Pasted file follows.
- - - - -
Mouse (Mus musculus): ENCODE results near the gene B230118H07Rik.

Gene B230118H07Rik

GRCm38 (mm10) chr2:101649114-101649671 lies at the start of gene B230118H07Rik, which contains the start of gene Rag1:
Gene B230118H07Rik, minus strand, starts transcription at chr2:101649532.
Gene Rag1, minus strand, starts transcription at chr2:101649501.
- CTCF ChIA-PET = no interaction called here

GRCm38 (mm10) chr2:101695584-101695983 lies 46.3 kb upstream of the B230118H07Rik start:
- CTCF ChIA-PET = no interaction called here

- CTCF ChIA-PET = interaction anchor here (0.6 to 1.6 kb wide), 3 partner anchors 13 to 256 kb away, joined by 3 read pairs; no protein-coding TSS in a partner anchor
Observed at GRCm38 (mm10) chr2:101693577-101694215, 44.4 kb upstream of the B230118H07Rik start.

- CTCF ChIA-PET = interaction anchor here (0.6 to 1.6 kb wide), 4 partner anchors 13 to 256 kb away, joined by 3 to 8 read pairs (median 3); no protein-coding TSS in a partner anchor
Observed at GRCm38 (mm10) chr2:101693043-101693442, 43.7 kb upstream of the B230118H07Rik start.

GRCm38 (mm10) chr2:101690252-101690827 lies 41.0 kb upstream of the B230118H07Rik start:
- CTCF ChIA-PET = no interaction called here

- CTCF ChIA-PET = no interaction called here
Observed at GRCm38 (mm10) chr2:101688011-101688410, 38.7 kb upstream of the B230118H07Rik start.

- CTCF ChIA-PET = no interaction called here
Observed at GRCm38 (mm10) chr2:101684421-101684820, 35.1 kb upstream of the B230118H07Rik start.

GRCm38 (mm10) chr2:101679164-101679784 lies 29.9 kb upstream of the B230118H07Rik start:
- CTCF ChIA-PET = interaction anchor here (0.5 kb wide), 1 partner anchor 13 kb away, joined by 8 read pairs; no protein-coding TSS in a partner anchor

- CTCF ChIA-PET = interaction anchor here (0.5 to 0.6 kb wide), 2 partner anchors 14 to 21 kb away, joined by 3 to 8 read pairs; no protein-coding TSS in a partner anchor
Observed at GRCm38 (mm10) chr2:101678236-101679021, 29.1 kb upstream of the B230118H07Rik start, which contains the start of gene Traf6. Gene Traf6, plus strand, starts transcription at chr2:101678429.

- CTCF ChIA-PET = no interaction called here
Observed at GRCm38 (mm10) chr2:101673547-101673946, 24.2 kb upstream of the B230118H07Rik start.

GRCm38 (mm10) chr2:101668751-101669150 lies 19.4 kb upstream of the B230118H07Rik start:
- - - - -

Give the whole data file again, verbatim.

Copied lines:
Mouse (Mus musculus): ENCODE results near the gene B230118H07Rik.

Gene B230118H07Rik

GRCm38 (mm10) chr2:101649114-101649671 lies at the start of gene B230118H07Rik, which contains the start of gene Rag1:
Gene B230118H07Rik, minus strand, starts transcription at chr2:101649532.
Gene Rag1, minus strand, starts transcription at chr2:101649501.
- CTCF ChIA-PET = no interaction called here

GRCm38 (mm10) chr2:101695584-101695983 lies 46.3 kb upstream of the B230118H07Rik start:
- CTCF ChIA-PET = no interaction called here

- CTCF ChIA-PET = interaction anchor here (0.6 to 1.6 kb wide), 3 partner anchors 13 to 256 kb away, joined by 3 read pairs; no protein-coding TSS in a partner anchor
Observed at GRCm38 (mm10) chr2:101693577-101694215, 44.4 kb upstream of the B230118H07Rik start.

- CTCF ChIA-PET = interaction anchor here (0.6 to 1.6 kb wide), 4 partner anchors 13 to 256 kb away, joined by 3 to 8 read pairs (median 3); no protein-coding TSS in a partner anchor
Observed at GRCm38 (mm10) chr2:101693043-101693442, 43.7 kb upstream of the B230118H07Rik start.

GRCm38 (mm10) chr2:101690252-101690827 lies 41.0 kb upstream of the B230118H07Rik start:
- CTCF ChIA-PET = no interaction called here

- CTCF ChIA-PET = no interaction called here
Observed at GRCm38 (mm10) chr2:101688011-101688410, 38.7 kb upstream of the B230118H07Rik start.

- CTCF ChIA-PET = no interaction called here
Observed at GRCm38 (mm10) chr2:101684421-101684820, 35.1 kb upstream of the B230118H07Rik start.

GRCm38 (mm10) chr2:101679164-101679784 lies 29.9 kb upstream of the B230118H07Rik start:
- CTCF ChIA-PET = interaction anchor here (0.5 kb wide), 1 partner anchor 13 kb away, joined by 8 read pairs; no protein-coding TSS in a partner anchor

- CTCF ChIA-PET = interaction anchor here (0.5 to 0.6 kb wide), 2 partner anchors 14 to 21 kb away, joined by 3 to 8 read pairs; no protein-coding TSS in a partner anchor
Observed at GRCm38 (mm10) chr2:101678236-101679021, 29.1 kb upstream of the B230118H07Rik start, which contains the start of gene Traf6. Gene Traf6, plus strand, starts transcription at chr2:101678429.

- CTCF ChIA-PET = no interaction called here
Observed at GRCm38 (mm10) chr2:101673547-101673946, 24.2 kb upstream of the B230118H07Rik start.

GRCm38 (mm10) chr2:101668751-101669150 lies 19.4 kb upstream of the B230118H07Rik start: